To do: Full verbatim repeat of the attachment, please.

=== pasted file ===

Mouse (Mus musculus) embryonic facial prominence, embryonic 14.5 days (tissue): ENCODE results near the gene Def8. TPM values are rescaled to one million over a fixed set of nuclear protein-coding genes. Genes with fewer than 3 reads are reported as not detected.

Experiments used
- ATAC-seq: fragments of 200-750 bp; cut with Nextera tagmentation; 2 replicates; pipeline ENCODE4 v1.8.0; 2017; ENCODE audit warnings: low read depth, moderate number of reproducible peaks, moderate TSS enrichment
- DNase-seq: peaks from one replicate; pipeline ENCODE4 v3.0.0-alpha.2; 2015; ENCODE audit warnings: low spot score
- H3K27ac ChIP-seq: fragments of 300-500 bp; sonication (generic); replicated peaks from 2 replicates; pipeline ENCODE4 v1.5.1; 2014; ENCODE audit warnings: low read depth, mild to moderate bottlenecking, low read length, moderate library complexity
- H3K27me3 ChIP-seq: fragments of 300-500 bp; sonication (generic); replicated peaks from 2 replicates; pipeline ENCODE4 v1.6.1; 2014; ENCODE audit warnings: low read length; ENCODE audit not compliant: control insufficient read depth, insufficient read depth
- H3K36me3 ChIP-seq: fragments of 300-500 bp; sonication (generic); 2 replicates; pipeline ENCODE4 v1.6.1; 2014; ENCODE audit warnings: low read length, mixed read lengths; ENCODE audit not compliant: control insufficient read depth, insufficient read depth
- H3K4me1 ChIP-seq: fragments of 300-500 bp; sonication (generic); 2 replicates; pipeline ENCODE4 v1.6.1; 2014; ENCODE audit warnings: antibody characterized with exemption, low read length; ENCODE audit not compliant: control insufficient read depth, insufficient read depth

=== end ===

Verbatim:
Mouse (Mus musculus) embryonic facial prominence, embryonic 14.5 days (tissue): ENCODE results near the gene Def8. TPM values are rescaled to one million over a fixed set of nuclear protein-coding genes. Genes with fewer than 3 reads are reported as not detected.

Experiments used
- ATAC-seq: fragments of 200-750 bp; cut with Nextera tagmentation; 2 replicates; pipeline ENCODE4 v1.8.0; 2017; ENCODE audit warnings: low read depth, moderate number of reproducible peaks, moderate TSS enrichment
- DNase-seq: peaks from one replicate; pipeline ENCODE4 v3.0.0-alpha.2; 2015; ENCODE audit warnings: low spot score
- H3K27ac ChIP-seq: fragments of 300-500 bp; sonication (generic); replicated peaks from 2 replicates; pipeline ENCODE4 v1.5.1; 2014; ENCODE audit warnings: low read depth, mild to moderate bottlenecking, low read length, moderate library complexity
- H3K27me3 ChIP-seq: fragments of 300-500 bp; sonication (generic); replicated peaks from 2 replicates; pipeline ENCODE4 v1.6.1; 2014; ENCODE audit warnings: low read length; ENCODE audit not compliant: control insufficient read depth, insufficient read depth
- H3K36me3 ChIP-seq: fragments of 300-500 bp; sonication (generic); 2 replicates; pipeline ENCODE4 v1.6.1; 2014; ENCODE audit warnings: low read length, mixed read lengths; ENCODE audit not compliant: control insufficient read depth, insufficient read depth
- H3K4me1 ChIP-seq: fragments of 300-500 bp; sonication (generic); 2 replicates; pipeline ENCODE4 v1.6.1; 2014; ENCODE audit warnings: antibody characterized with exemption, low read length; ENCODE audit not compliant: control insufficient read depth, insufficient read depth